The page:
Facebook Instant Articles

What Quebec wants: To be a little closer to Canada

’It’s not time to open the constitutional table,’ says the minister heading up Quebec’s discussion on its place in Canada
Quebec minister Jean-Marc Fournier is photographed in his office in Montreal during a conversation with Paul Wells on the 5th of June 2017. (Photograph by Roger LeMoyne)
(Photograph by Roger LeMoyne)
Quebec’s Minister for Canadian Relations and La Francophonie Jean-Marc Fournier (Photograph by Roger LeMoyne)

Some fugitive instinct buried in long-dark corners of my pundit brain made me get on a train to Montreal on Monday to interview Quebec’s Minister for Canadian Relations and La Francophonie, Jean-Marc Fournier. The subject, of course, was the discussion paper on Quebec’s place in Canada that Fournier’s boss, Premier Philippe Couillard, released last week. (Here’s a story on the release; here’s the document itself, 192 pages in English.)

The paper itself is an odd duck. Its title is Quebecers, Our Way of Being Canadians, which is more easily comprehensible in French. It’s really long, goes back to long before Confederation, and—one can verify this sort of thing using electronic document searches—mentions the word “constitution” 298 times.

There’s an opening note from Couillard that is studiously anodyne (“We are the sum of everything we have received from our predecessors: the only predominantly French-speaking state in America, our culture and a civil-law based tradition, but also the talents and strengths of all the people who have chosen to settle in Québec.”)

The foreword from Fournier, a Quebec Liberal lifer who has at different points been Quebec’s minister of education and of municipal affairs, contains a bit more grit. “We clearly announce our goal of breaking down the taboo surrounding discussions about our future relations within Canada,” he writes. “We must resume the discussion about the future of the Federation, including its constitutional aspects.”

Upon its release, this was enough to provoke the traditional cries of No Way from some English-Canadian commentators, joined quickly by the traditional pleas for tolerance and flexibility by others. My own thoughts on the matter are complex; don’t much matter; and aren’t worth dumping on you unless the Couillard-Fournier project gets a fair bit further down the runway. Offhand, based on my odd discussion with Fournier, I now doubt it will.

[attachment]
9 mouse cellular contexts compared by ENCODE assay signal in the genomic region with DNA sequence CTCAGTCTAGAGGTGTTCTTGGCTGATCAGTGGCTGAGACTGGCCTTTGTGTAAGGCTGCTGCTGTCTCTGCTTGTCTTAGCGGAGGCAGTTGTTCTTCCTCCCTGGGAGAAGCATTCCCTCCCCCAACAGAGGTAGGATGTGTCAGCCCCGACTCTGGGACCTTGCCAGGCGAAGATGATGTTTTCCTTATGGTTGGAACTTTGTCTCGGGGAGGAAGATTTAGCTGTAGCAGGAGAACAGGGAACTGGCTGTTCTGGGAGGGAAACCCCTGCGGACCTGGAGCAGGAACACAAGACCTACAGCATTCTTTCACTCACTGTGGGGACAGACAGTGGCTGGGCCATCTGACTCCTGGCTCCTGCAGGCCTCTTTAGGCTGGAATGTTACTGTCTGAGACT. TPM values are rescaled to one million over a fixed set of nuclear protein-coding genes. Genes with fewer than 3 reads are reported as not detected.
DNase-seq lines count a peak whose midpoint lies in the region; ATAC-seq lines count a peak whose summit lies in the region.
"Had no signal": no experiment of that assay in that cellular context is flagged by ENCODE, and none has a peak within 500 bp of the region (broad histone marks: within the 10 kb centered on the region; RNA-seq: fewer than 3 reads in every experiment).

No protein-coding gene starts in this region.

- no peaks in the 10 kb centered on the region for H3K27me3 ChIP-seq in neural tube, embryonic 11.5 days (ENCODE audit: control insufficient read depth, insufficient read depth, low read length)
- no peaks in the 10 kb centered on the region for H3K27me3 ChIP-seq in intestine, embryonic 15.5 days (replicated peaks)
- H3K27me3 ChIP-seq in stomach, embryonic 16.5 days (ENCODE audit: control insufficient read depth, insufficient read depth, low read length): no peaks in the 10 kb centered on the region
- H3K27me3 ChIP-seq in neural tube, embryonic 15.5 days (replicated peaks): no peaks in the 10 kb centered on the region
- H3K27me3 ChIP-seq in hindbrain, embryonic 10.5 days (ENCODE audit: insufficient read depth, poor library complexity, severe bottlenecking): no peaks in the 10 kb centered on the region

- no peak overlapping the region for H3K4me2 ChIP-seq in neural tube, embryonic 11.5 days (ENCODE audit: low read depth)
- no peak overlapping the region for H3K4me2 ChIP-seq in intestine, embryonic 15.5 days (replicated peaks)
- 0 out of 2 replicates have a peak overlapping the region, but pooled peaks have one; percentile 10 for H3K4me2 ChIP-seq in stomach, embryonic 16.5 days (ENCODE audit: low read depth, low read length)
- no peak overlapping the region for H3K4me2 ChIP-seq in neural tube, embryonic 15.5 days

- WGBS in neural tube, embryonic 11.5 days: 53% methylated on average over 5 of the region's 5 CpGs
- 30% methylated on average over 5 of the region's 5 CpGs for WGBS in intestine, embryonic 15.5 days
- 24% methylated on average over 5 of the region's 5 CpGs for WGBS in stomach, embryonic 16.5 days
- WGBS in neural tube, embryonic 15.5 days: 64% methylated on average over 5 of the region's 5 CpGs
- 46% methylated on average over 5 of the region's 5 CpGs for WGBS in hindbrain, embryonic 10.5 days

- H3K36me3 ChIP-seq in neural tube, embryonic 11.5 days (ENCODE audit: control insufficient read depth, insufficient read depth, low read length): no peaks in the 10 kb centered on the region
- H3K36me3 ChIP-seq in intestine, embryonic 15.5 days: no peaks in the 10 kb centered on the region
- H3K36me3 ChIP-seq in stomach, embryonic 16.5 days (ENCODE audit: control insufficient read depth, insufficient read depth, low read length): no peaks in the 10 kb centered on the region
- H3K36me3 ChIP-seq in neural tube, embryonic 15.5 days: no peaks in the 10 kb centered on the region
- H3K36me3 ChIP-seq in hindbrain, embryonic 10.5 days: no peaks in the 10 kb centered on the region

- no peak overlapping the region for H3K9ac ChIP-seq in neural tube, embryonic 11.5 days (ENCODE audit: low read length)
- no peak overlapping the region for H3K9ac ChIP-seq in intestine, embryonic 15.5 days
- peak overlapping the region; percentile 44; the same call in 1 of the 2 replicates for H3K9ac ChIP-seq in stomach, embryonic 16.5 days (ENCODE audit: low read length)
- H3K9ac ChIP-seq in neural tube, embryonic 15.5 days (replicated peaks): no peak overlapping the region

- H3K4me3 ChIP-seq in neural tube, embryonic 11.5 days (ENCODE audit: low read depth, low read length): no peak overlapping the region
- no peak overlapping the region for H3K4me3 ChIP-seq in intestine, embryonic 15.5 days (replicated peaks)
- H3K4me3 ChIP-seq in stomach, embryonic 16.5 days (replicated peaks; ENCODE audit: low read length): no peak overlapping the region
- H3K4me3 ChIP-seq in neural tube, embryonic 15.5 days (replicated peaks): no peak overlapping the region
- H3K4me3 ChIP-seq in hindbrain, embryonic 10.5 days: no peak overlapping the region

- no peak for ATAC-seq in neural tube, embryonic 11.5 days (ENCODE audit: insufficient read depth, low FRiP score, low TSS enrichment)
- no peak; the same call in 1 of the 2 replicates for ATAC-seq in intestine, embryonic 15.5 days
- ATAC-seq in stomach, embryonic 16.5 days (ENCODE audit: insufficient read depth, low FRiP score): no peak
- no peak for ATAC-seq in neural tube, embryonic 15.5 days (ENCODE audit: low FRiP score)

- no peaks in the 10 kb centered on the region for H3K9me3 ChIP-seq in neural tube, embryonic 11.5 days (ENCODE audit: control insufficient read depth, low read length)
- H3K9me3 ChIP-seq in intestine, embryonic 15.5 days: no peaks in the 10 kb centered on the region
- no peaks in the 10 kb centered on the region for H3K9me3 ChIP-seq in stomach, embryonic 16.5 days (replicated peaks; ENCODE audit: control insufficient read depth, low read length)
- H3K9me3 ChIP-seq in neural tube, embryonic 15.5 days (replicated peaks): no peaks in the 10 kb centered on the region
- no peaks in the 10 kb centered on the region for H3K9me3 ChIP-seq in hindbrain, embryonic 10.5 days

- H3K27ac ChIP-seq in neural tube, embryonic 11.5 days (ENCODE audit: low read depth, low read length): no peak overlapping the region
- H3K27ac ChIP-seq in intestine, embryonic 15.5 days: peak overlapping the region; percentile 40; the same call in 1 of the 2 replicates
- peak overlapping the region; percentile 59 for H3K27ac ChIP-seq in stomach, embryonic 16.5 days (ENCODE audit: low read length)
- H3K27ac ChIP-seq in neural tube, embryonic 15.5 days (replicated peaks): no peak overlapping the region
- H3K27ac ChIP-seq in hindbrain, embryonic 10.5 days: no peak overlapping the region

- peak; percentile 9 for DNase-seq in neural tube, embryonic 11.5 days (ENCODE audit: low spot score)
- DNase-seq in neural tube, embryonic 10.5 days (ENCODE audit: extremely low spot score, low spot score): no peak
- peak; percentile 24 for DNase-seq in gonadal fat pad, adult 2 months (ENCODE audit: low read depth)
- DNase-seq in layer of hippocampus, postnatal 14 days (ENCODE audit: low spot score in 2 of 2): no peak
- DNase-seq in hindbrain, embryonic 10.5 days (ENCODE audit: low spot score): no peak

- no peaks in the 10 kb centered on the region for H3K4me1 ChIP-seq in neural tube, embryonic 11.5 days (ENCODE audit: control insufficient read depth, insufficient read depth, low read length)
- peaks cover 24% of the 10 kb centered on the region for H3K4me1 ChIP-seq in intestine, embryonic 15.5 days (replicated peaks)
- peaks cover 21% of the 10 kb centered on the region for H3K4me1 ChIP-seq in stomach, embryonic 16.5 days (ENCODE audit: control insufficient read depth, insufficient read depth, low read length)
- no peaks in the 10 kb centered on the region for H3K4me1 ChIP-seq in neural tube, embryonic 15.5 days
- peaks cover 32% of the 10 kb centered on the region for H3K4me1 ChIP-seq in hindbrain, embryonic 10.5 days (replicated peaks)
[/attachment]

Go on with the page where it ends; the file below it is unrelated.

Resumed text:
I had asked for an interview with Couillard. It wouldn’t have been the first. I was told Fournier is leading on the file, so I met him at a Quebec government office on Sherbrooke St. in Montreal.

I began by saying old guys like me, who remember the Meech Lake Accord, have very clear memories of constitutional negotiations. Why does Fournier want more of those?

He replied by noting it’s the 150th anniversary of Confederation. “It seems to us very important, as every celebration, to look to the past—where we come from, where are we now, and where do we want to go?” he said. “And so the result is Quebecers, Our Way of Being Canadian. I think it’s a way to say that there’s a strong allegiance to Quebec, but also a sense of belonging to Canada. Something that maybe is not very often said in Quebec to the rest of the country. But I think that’s a point we’ve got to explain a lot. This paper is about where we come from and how we can be closer together. How we can prepare the future together. This is what the paper is talking about.”

Perhaps by now you are wondering where the constitution went. I was too. “I think it’s larger than just the constitution,” Fournier said. “It’s surprising, everyone was saying, ‘It’s not time to open the constitutional table. [i.e. a round of constitutional negotiation]’. We never asked for that. If you read the [discussion] paper you’ll notice that it’s not what we’re talking about. What we’re talking about is the fact that we should know each other more, so that we can recognize each other. That we can understand that we’ve got many things in common.”